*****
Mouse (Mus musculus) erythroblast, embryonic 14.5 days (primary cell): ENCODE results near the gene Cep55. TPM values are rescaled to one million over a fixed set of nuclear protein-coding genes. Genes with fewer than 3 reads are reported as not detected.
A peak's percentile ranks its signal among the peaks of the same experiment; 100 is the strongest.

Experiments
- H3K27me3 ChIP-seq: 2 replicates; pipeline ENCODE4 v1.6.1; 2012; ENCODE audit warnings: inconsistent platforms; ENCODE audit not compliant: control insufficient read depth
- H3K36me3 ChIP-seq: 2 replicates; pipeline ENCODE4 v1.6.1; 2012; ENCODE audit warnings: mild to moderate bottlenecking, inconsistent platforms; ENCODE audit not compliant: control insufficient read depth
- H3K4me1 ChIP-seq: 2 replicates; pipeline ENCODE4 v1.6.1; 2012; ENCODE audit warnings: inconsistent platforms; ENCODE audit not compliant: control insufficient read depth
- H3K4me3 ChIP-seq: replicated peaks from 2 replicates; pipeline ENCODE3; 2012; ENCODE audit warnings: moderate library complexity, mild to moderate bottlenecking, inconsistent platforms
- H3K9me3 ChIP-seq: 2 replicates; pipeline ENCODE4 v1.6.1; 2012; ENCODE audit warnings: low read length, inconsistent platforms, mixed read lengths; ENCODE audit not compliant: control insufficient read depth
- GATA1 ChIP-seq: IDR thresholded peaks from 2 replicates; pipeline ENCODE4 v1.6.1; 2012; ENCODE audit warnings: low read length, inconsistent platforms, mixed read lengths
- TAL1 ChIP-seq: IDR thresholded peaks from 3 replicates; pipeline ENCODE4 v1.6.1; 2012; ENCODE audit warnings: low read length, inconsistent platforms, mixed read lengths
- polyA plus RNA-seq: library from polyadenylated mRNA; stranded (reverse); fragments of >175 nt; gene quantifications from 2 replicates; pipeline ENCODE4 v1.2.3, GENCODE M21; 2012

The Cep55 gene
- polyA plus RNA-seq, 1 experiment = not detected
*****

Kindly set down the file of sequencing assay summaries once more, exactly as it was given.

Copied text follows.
Mouse (Mus musculus) erythroblast, embryonic 14.5 days (primary cell): ENCODE results near the gene Cep55. TPM values are rescaled to one million over a fixed set of nuclear protein-coding genes. Genes with fewer than 3 reads are reported as not detected.
A peak's percentile ranks its signal among the peaks of the same experiment; 100 is the strongest.

Experiments
- H3K27me3 ChIP-seq: 2 replicates; pipeline ENCODE4 v1.6.1; 2012; ENCODE audit warnings: inconsistent platforms; ENCODE audit not compliant: control insufficient read depth
- H3K36me3 ChIP-seq: 2 replicates; pipeline ENCODE4 v1.6.1; 2012; ENCODE audit warnings: mild to moderate bottlenecking, inconsistent platforms; ENCODE audit not compliant: control insufficient read depth
- H3K4me1 ChIP-seq: 2 replicates; pipeline ENCODE4 v1.6.1; 2012; ENCODE audit warnings: inconsistent platforms; ENCODE audit not compliant: control insufficient read depth
- H3K4me3 ChIP-seq: replicated peaks from 2 replicates; pipeline ENCODE3; 2012; ENCODE audit warnings: moderate library complexity, mild to moderate bottlenecking, inconsistent platforms
- H3K9me3 ChIP-seq: 2 replicates; pipeline ENCODE4 v1.6.1; 2012; ENCODE audit warnings: low read length, inconsistent platforms, mixed read lengths; ENCODE audit not compliant: control insufficient read depth
- GATA1 ChIP-seq: IDR thresholded peaks from 2 replicates; pipeline ENCODE4 v1.6.1; 2012; ENCODE audit warnings: low read length, inconsistent platforms, mixed read lengths
- TAL1 ChIP-seq: IDR thresholded peaks from 3 replicates; pipeline ENCODE4 v1.6.1; 2012; ENCODE audit warnings: low read length, inconsistent platforms, mixed read lengths
- polyA plus RNA-seq: library from polyadenylated mRNA; stranded (reverse); fragments of >175 nt; gene quantifications from 2 replicates; pipeline ENCODE4 v1.2.3, GENCODE M21; 2012

The Cep55 gene
- polyA plus RNA-seq, 1 experiment = not detected